Amy: I am, yes. So this is something completely different. I’ve been doing this with two different co-workers so far where, this is my second year, and about 15 weekends a year I am on the road in Ikea stores around the country in their kitchen cook shops leading kitchen design workshops of sorts. So teaching people how to start at the very beginning, like how to envision what they want for their new kitchen, and then all the way getting into some installation tips and stuff. Now we’ve kind of gotten it down to an hour long seminar, and it’s part of Ikea’s life improvement projects so you can go on Ikeas website, or just Google life improvement projects and your listeners can find — it’s not just me there are other magazines who are doing it as well — but yeah the kitchen workshop has been really fun and we often get anywhere from 20 to 50 people and we sit down and walk them through the whole process. Like how to create a wish list, and what counter top to choose that fits the way you cook and your lifestyle and you level of ability to clean or desire to clean. And you know we talk about cabinet door styles and everything. So that’s been a lot of fun and we’re actually coming to the end of the second year. And the next two, I have a date coming up in Chicago with one of my co-workers, Alex Bandon, here at ‘This Old House’ magazine. And I have one coming up in Stoughton, Mass. with Kevin O’Connor who you all know from the ‘This Old House’ television program.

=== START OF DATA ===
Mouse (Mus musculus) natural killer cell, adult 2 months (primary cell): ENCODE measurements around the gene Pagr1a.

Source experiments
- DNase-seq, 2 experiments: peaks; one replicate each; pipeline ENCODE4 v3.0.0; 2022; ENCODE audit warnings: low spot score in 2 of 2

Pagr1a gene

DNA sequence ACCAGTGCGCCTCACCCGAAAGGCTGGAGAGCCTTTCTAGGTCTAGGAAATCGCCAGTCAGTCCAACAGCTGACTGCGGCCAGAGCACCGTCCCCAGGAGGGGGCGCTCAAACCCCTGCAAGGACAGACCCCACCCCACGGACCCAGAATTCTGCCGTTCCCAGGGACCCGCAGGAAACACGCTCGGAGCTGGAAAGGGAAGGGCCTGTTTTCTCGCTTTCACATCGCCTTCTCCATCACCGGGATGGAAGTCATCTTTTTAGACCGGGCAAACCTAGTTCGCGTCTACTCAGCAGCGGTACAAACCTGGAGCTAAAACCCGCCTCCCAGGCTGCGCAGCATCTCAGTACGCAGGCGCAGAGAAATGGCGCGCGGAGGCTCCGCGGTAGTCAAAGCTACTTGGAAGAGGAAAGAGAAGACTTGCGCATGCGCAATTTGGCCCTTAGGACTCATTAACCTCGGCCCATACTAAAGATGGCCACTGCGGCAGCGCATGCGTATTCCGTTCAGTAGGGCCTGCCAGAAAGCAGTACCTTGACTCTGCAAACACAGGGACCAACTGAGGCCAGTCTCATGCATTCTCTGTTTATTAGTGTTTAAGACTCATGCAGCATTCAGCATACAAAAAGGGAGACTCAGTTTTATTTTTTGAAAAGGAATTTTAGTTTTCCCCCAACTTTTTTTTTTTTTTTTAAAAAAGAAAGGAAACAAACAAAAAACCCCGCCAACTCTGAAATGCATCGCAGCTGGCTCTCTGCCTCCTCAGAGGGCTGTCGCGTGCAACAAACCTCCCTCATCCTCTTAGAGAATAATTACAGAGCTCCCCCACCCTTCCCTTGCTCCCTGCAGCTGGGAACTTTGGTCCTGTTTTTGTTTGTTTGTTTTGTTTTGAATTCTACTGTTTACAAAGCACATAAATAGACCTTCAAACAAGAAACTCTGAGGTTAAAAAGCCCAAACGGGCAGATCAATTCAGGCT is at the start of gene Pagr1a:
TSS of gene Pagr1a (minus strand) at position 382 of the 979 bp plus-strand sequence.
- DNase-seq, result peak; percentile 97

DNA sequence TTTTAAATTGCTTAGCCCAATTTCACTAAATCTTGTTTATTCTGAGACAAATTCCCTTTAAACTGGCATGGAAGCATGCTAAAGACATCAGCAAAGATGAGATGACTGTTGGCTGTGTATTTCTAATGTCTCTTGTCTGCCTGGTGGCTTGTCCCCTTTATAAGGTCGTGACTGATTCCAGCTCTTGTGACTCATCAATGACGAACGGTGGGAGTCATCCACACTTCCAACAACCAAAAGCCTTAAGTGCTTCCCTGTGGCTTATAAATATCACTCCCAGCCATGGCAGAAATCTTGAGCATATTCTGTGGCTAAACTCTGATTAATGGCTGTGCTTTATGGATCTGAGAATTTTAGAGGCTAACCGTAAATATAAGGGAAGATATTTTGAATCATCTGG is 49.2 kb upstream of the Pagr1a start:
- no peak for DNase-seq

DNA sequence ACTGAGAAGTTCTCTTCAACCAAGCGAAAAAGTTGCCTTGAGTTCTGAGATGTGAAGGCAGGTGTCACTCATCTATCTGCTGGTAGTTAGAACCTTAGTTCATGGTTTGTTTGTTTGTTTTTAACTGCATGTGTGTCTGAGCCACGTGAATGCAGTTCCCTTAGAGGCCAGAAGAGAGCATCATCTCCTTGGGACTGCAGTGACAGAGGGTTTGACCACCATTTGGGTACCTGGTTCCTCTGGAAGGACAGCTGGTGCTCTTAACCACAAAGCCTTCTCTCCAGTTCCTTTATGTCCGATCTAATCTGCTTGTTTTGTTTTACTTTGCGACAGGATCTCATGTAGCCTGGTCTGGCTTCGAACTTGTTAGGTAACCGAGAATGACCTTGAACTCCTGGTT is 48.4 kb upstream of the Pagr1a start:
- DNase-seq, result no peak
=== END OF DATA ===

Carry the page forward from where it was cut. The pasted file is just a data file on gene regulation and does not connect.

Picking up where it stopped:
Mark: Oh that’s super cool and that would be a fun one. And Kevin really knows what’s going on. As much as I want to take this opportunity, as I usually do when his name comes up, and throw him under the bus, Kevin is really a real dealer and he loves what he’s doing so that is also captivating.
Amy: And he’s such a nice guy you don’t really want to throw him under the bus.
Theresa: He does.
Mark: I cannot admit to that.
Theresa: They are constantly making fun of each other. I think it’s one of those man/brother kind of feelings that you can do with each other.
Mark: Well it’s not fun that we have to…
Theresa: Take a break.
Mark: Take a break.
Mark: And we’ll be back with more MyFixitUpLife.